Dispelling Misconceptions about Sexual Violence against Men and Boys in
Conflict and Displacement
Heleen Touquet, Sarah Chynoweth, Sarah Martin, Chen Reis, Henri Myrttinen, Philipp Schulz, Lewis Turner, and David Duriesmith
’, in Satterthwaite ,
M. L. and
Huckerby , J.
C. (eds), Gender,
National Security and Counter-Terrorism – Human Rights
Perspectives ( London :
Routledge ), pp.
15 – 35 .
Z. et al.
( 2018 ), Caring for Boys Affected by Sexual
The Politics of Information and Analysis in Food Security
Daniel Maxwell and Peter Hailey
some are more political – including direct
interference, minders, intimidation of field teams, limiting or prohibiting
access, creating real and imagined security obstacles and bureaucratic
These come from several sources: governments who do not want the depth of a
crisis to be exposed, donors who do not wish to investigate deeply the impact of
counter-terrorism restrictions or who expect to see ‘results’ from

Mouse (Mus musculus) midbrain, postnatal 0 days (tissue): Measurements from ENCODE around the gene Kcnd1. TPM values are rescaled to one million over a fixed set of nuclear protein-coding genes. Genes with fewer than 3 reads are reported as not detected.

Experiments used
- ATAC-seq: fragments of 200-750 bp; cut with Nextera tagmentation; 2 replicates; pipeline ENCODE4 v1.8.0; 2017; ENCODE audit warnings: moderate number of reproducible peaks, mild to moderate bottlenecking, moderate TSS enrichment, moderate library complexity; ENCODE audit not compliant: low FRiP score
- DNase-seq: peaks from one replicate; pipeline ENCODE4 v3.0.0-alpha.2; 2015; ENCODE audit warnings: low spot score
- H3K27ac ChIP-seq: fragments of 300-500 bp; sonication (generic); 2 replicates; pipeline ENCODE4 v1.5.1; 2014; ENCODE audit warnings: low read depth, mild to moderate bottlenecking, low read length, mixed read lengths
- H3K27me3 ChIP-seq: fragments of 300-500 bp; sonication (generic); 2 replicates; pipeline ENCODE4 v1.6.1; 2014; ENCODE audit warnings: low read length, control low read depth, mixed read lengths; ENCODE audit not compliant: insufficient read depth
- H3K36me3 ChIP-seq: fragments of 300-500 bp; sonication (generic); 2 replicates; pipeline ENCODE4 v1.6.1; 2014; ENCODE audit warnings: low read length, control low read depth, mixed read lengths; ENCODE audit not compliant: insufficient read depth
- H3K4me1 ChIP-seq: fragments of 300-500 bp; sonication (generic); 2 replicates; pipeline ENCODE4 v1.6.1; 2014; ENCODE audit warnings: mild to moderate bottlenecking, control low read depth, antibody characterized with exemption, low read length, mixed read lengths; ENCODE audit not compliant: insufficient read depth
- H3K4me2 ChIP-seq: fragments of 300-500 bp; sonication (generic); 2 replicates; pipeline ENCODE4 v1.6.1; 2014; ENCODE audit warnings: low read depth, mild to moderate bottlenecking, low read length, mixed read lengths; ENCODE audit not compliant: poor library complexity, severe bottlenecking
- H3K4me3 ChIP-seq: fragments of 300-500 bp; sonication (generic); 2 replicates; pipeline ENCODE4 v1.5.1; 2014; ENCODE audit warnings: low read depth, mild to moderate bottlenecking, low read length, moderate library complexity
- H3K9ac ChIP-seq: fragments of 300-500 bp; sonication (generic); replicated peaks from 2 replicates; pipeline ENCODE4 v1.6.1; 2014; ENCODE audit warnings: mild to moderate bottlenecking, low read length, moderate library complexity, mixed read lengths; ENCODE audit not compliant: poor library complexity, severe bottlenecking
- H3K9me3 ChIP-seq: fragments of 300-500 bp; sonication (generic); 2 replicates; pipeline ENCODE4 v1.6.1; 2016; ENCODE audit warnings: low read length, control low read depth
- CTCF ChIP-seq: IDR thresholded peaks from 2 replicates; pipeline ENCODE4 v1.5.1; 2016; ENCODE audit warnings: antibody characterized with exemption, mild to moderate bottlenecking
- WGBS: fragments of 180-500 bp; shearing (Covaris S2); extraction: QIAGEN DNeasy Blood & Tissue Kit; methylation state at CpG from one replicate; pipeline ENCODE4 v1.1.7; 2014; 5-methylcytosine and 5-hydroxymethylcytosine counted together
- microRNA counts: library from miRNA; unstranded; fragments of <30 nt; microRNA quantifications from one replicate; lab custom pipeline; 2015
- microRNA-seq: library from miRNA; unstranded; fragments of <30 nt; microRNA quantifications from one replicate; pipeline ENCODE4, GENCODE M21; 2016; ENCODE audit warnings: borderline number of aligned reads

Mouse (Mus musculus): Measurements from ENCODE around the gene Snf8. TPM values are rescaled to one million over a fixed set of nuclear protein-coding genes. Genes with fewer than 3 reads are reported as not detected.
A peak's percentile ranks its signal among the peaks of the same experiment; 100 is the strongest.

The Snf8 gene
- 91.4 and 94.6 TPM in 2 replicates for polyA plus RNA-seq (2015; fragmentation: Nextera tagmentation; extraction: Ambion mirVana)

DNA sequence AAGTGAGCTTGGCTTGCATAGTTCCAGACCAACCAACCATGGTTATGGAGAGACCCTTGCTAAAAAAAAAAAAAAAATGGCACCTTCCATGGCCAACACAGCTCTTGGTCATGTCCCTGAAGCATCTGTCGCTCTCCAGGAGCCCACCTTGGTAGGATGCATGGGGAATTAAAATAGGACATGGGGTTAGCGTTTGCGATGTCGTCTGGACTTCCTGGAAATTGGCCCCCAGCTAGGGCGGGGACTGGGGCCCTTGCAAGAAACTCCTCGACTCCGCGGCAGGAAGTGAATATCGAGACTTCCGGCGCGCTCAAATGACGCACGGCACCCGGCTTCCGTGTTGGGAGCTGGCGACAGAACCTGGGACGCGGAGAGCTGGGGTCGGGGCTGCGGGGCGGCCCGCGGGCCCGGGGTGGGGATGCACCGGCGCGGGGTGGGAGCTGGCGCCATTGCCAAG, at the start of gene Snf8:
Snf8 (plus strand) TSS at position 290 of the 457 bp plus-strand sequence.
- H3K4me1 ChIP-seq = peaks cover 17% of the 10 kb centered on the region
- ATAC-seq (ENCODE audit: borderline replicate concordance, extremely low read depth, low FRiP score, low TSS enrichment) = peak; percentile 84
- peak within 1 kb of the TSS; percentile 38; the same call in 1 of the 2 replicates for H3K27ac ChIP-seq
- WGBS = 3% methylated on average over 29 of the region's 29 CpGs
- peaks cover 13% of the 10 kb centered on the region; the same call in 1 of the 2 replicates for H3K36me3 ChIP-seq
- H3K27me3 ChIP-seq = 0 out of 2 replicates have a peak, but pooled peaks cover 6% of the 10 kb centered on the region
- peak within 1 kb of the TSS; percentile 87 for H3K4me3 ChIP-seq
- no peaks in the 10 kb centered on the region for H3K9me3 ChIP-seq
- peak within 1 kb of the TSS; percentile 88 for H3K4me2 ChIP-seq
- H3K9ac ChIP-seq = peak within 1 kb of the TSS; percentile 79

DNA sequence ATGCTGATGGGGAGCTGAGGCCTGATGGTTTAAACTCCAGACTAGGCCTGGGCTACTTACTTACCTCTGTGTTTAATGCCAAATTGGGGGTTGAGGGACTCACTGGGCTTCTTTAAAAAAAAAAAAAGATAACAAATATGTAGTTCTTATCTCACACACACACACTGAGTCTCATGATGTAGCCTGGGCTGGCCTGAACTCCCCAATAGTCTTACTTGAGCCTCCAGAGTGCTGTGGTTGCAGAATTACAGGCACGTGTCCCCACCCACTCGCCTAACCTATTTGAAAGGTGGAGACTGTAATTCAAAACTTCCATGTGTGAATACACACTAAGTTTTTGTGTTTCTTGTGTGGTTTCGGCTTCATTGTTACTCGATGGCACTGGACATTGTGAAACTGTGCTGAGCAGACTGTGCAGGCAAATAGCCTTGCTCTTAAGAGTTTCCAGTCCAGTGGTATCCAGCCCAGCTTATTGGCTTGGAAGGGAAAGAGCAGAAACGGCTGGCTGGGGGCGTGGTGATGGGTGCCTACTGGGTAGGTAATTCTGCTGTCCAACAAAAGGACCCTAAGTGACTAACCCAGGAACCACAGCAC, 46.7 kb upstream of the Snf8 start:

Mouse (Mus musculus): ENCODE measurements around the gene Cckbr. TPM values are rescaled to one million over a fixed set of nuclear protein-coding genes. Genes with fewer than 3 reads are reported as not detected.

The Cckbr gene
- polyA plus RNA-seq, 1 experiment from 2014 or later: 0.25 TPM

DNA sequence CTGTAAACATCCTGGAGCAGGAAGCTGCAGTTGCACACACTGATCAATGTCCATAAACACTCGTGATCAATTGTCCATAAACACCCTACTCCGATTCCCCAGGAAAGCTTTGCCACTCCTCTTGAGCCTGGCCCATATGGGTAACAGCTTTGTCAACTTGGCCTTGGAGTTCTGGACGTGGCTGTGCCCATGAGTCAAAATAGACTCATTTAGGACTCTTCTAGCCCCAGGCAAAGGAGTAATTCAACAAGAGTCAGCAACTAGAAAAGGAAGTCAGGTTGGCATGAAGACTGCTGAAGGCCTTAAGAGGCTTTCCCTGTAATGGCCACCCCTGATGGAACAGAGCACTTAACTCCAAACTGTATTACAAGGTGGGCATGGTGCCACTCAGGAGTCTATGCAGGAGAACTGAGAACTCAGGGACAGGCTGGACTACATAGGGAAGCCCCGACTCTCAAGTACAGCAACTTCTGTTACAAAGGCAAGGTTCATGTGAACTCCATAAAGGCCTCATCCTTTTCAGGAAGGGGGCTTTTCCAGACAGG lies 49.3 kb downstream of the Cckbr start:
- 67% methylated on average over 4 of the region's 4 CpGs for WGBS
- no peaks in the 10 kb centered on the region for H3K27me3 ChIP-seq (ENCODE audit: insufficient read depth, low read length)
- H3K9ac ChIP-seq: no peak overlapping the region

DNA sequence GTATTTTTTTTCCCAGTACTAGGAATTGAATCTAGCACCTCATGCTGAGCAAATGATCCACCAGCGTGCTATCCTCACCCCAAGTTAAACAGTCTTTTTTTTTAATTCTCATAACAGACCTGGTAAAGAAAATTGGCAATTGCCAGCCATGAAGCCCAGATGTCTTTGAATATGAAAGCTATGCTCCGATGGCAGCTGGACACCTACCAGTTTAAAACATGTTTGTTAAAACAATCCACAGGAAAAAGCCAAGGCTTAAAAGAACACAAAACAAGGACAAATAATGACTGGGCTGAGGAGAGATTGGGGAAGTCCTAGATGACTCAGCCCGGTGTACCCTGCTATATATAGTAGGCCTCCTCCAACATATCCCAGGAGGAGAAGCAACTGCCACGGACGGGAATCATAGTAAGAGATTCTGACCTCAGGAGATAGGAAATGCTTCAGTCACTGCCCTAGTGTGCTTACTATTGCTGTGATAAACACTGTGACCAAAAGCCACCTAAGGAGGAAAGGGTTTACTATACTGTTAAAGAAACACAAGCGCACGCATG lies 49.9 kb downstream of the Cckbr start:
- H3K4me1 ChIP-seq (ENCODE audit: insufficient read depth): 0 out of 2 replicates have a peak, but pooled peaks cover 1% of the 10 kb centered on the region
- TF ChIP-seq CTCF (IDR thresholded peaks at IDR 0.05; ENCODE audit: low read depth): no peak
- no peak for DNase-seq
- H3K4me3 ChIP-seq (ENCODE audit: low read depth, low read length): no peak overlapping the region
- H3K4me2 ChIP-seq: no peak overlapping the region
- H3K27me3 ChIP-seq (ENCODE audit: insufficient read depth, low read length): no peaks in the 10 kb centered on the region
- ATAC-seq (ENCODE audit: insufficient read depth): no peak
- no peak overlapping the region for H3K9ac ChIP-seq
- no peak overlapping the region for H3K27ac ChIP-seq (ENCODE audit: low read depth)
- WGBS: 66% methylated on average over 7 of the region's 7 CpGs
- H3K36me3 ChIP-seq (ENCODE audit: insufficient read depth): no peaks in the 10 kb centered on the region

, A. , Rutayisire , T. , Sewimfura , T. and Ngendahayo , E. ( 2010 ), ‘Psychotrauma, Healing and Reconciliation in Rwanda: The Contribution of Community-based Sociotherapy’ , African Journal of Traumatic Stress , 1 : 2 , 55 – 63 .
Ross , F. C. ( 2003 ), Bearing Witness: Women and the Truth and Reconciliation Commission in South Africa ( London : Pluto Press ).
Rukebesha , A. ( 1985 ), Esotérisme et communication sociale ( Kigali : Editions Printer Set ).
Staub , E. ( 2011 ), Overcoming Evil: Genocide, Violent Conflict and Terrorism